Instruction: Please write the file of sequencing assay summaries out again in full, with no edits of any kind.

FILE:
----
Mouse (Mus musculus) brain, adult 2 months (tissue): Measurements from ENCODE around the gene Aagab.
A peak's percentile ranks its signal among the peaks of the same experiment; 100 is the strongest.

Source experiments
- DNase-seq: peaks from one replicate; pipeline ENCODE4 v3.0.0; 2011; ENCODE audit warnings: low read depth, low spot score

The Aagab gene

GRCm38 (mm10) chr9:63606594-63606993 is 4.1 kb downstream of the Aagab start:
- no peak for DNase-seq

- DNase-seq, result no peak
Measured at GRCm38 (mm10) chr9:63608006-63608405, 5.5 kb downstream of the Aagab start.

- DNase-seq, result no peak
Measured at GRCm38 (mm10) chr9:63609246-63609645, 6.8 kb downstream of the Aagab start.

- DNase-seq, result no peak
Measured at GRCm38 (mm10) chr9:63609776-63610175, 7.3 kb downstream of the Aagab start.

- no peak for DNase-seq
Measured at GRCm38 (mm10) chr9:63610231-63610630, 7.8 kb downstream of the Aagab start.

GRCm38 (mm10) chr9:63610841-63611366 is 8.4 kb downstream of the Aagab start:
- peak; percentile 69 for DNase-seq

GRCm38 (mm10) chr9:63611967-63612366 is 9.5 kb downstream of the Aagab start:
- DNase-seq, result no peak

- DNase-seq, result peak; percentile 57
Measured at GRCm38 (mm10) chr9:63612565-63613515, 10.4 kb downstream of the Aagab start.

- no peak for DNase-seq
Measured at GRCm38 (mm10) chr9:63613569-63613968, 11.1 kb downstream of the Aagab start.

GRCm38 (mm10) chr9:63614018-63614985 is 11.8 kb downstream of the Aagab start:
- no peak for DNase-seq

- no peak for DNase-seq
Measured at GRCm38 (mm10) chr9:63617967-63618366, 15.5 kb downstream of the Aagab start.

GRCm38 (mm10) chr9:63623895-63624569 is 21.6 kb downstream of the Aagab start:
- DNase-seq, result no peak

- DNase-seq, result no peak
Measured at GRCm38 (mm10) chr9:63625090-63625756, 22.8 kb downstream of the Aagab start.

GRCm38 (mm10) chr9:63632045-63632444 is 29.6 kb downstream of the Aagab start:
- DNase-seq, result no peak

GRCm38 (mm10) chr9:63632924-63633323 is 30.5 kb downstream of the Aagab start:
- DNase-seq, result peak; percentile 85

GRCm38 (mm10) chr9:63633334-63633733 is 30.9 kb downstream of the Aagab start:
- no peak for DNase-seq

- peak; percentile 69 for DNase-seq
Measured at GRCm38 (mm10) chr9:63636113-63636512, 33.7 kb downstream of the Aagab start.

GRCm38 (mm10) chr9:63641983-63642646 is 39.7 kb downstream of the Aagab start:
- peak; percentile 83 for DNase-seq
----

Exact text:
Mouse (Mus musculus) brain, adult 2 months (tissue): Measurements from ENCODE around the gene Aagab.
A peak's percentile ranks its signal among the peaks of the same experiment; 100 is the strongest.

Source experiments
- DNase-seq: peaks from one replicate; pipeline ENCODE4 v3.0.0; 2011; ENCODE audit warnings: low read depth, low spot score

The Aagab gene

GRCm38 (mm10) chr9:63606594-63606993 is 4.1 kb downstream of the Aagab start:
- no peak for DNase-seq

- DNase-seq, result no peak
Measured at GRCm38 (mm10) chr9:63608006-63608405, 5.5 kb downstream of the Aagab start.

- DNase-seq, result no peak
Measured at GRCm38 (mm10) chr9:63609246-63609645, 6.8 kb downstream of the Aagab start.

- DNase-seq, result no peak
Measured at GRCm38 (mm10) chr9:63609776-63610175, 7.3 kb downstream of the Aagab start.

- no peak for DNase-seq
Measured at GRCm38 (mm10) chr9:63610231-63610630, 7.8 kb downstream of the Aagab start.

GRCm38 (mm10) chr9:63610841-63611366 is 8.4 kb downstream of the Aagab start:
- peak; percentile 69 for DNase-seq

GRCm38 (mm10) chr9:63611967-63612366 is 9.5 kb downstream of the Aagab start:
- DNase-seq, result no peak

- DNase-seq, result peak; percentile 57
Measured at GRCm38 (mm10) chr9:63612565-63613515, 10.4 kb downstream of the Aagab start.

- no peak for DNase-seq
Measured at GRCm38 (mm10) chr9:63613569-63613968, 11.1 kb downstream of the Aagab start.

GRCm38 (mm10) chr9:63614018-63614985 is 11.8 kb downstream of the Aagab start:
- no peak for DNase-seq

- no peak for DNase-seq
Measured at GRCm38 (mm10) chr9:63617967-63618366, 15.5 kb downstream of the Aagab start.

GRCm38 (mm10) chr9:63623895-63624569 is 21.6 kb downstream of the Aagab start:
- DNase-seq, result no peak

- DNase-seq, result no peak
Measured at GRCm38 (mm10) chr9:63625090-63625756, 22.8 kb downstream of the Aagab start.

GRCm38 (mm10) chr9:63632045-63632444 is 29.6 kb downstream of the Aagab start:
- DNase-seq, result no peak

GRCm38 (mm10) chr9:63632924-63633323 is 30.5 kb downstream of the Aagab start:
- DNase-seq, result peak; percentile 85

GRCm38 (mm10) chr9:63633334-63633733 is 30.9 kb downstream of the Aagab start:
- no peak for DNase-seq

- peak; percentile 69 for DNase-seq
Measured at GRCm38 (mm10) chr9:63636113-63636512, 33.7 kb downstream of the Aagab start.

GRCm38 (mm10) chr9:63641983-63642646 is 39.7 kb downstream of the Aagab start:
- peak; percentile 83 for DNase-seq